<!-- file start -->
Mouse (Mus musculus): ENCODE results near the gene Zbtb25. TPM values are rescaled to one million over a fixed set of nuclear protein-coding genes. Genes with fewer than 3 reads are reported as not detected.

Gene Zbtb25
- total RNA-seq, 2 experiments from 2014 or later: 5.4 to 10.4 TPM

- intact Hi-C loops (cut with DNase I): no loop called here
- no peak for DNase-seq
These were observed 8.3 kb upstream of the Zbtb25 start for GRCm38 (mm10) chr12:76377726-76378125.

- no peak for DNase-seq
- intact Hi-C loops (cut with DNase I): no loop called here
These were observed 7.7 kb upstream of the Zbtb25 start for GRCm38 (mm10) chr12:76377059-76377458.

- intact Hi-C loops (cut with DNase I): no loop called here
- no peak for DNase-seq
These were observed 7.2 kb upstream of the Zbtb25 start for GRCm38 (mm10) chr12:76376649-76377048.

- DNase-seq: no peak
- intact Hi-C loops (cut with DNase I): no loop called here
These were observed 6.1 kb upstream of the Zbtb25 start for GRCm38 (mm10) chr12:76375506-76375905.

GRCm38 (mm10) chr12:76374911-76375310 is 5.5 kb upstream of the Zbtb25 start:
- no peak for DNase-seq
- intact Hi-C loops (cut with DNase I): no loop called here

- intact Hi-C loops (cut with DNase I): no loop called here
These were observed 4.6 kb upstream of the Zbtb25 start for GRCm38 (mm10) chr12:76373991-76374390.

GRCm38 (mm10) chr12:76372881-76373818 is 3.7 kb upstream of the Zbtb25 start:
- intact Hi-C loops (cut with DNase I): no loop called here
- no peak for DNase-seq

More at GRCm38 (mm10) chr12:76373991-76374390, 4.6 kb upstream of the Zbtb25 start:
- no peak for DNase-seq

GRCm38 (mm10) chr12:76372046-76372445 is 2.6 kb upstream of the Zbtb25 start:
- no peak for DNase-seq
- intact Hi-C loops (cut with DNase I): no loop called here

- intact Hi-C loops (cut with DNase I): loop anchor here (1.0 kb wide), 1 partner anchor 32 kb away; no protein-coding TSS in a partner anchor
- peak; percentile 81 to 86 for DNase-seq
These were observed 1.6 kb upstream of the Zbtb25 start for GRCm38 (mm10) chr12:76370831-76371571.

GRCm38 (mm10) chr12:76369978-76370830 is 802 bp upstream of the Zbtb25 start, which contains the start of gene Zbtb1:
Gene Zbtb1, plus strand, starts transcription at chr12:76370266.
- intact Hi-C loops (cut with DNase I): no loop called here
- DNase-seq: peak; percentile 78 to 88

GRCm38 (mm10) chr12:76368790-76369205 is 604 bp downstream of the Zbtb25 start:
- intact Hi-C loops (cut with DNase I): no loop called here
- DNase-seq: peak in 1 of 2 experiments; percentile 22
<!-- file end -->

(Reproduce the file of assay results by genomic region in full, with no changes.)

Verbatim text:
Mouse (Mus musculus): ENCODE results near the gene Zbtb25. TPM values are rescaled to one million over a fixed set of nuclear protein-coding genes. Genes with fewer than 3 reads are reported as not detected.

Gene Zbtb25
- total RNA-seq, 2 experiments from 2014 or later: 5.4 to 10.4 TPM

- intact Hi-C loops (cut with DNase I): no loop called here
- no peak for DNase-seq
These were observed 8.3 kb upstream of the Zbtb25 start for GRCm38 (mm10) chr12:76377726-76378125.

- no peak for DNase-seq
- intact Hi-C loops (cut with DNase I): no loop called here
These were observed 7.7 kb upstream of the Zbtb25 start for GRCm38 (mm10) chr12:76377059-76377458.

- intact Hi-C loops (cut with DNase I): no loop called here
- no peak for DNase-seq
These were observed 7.2 kb upstream of the Zbtb25 start for GRCm38 (mm10) chr12:76376649-76377048.

- DNase-seq: no peak
- intact Hi-C loops (cut with DNase I): no loop called here
These were observed 6.1 kb upstream of the Zbtb25 start for GRCm38 (mm10) chr12:76375506-76375905.

GRCm38 (mm10) chr12:76374911-76375310 is 5.5 kb upstream of the Zbtb25 start:
- no peak for DNase-seq
- intact Hi-C loops (cut with DNase I): no loop called here

- intact Hi-C loops (cut with DNase I): no loop called here
These were observed 4.6 kb upstream of the Zbtb25 start for GRCm38 (mm10) chr12:76373991-76374390.

GRCm38 (mm10) chr12:76372881-76373818 is 3.7 kb upstream of the Zbtb25 start:
- intact Hi-C loops (cut with DNase I): no loop called here
- no peak for DNase-seq

More at GRCm38 (mm10) chr12:76373991-76374390, 4.6 kb upstream of the Zbtb25 start:
- no peak for DNase-seq

GRCm38 (mm10) chr12:76372046-76372445 is 2.6 kb upstream of the Zbtb25 start:
- no peak for DNase-seq
- intact Hi-C loops (cut with DNase I): no loop called here

- intact Hi-C loops (cut with DNase I): loop anchor here (1.0 kb wide), 1 partner anchor 32 kb away; no protein-coding TSS in a partner anchor
- peak; percentile 81 to 86 for DNase-seq
These were observed 1.6 kb upstream of the Zbtb25 start for GRCm38 (mm10) chr12:76370831-76371571.

GRCm38 (mm10) chr12:76369978-76370830 is 802 bp upstream of the Zbtb25 start, which contains the start of gene Zbtb1:
Gene Zbtb1, plus strand, starts transcription at chr12:76370266.
- intact Hi-C loops (cut with DNase I): no loop called here
- DNase-seq: peak; percentile 78 to 88

GRCm38 (mm10) chr12:76368790-76369205 is 604 bp downstream of the Zbtb25 start:
- intact Hi-C loops (cut with DNase I): no loop called here
- DNase-seq: peak in 1 of 2 experiments; percentile 22